Trends in Selected Chronic Conditions and Behavioral Risk Factors Among Women of Reproductive Age, Behavioral Risk Factor Surveillance System, 2001-2009

Hawaii Department of Health, Family Health Services Division, 3652 Kilauea Ave, Honolulu, HI 96816, USA.
Preventing chronic disease (Impact Factor: 2.12). 11/2011; 8(6):A120.
Source: PubMed


Some potentially modifiable risk factors and chronic conditions cause significant disease and death during pregnancy and promote the development of chronic disease. This study describes recent trends of modifiable risk factors and controllable chronic conditions among reproductive-aged women.
Data from the 2001 to 2009 Behavioral Risk Factor Surveillance System, a representative state-based telephone survey of health behavior in US adults, was analyzed for 327,917 women of reproductive age, 18 to 44 years. We calculated prevalence ratios over time to assess trends for 4 selected risk factors and 4 chronic conditions, accounting for age, race/ethnicity, education, health care coverage, and individual states.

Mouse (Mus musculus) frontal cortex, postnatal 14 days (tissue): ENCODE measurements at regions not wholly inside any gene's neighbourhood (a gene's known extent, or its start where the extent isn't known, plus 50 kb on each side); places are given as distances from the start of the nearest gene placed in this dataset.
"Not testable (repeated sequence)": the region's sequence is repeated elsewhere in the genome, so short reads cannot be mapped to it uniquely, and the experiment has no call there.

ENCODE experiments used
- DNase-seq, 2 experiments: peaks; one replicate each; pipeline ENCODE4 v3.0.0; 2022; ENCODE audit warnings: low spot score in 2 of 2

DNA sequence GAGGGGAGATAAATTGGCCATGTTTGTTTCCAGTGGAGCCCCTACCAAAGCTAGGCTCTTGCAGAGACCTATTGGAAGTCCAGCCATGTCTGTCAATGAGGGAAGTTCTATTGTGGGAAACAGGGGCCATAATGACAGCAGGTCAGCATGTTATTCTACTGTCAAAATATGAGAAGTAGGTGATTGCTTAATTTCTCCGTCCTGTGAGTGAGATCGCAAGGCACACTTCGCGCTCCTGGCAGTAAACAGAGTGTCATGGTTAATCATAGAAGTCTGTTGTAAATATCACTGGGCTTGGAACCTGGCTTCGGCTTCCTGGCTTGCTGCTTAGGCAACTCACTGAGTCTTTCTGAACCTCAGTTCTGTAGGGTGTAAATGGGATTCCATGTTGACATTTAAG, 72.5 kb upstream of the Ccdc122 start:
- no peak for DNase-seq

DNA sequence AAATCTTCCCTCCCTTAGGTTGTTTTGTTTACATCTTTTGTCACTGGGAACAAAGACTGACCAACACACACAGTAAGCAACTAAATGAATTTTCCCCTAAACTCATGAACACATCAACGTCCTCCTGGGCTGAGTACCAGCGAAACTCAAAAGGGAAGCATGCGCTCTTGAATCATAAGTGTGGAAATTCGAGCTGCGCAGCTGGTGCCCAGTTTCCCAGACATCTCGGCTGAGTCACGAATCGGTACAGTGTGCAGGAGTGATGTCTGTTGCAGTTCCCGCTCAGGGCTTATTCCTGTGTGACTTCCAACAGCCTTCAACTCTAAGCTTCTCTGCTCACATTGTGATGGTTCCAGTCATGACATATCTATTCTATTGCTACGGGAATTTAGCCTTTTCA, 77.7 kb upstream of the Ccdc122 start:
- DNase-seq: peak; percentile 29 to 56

From 2001 to 2009, estimates of 2 risk factors improved: smoking declined from 25.9% to 18.8%, and physical inactivity declined from 25.0% to 23.0%. One risk factor, heavy drinking, did not change. From 2003 to 2009, the estimates for 1 risk factor and 4 chronic conditions worsened: obesity increased from 18.3% to 24.7%, diabetes increased from 2.1% to 2.9%, high cholesterol increased from 10.3% to 13.6%, asthma increased from 13.5% to 16.2%, and high blood pressure increased from 9.0% to 10.1%. All trends were significant after adjustment, except that for heavy drinking.
Among women of reproductive age, prevalence of smoking and physical inactivity improved, but prevalence of obesity and all 4 chronic conditions worsened. Understanding reasons for the improvements in smoking and physical activity may support the development of targeted interventions to reverse the trends and help prevent chronic disease and adverse reproductive outcomes among women in this age group.

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Available from: Donald Hayes, Sep 22, 2014
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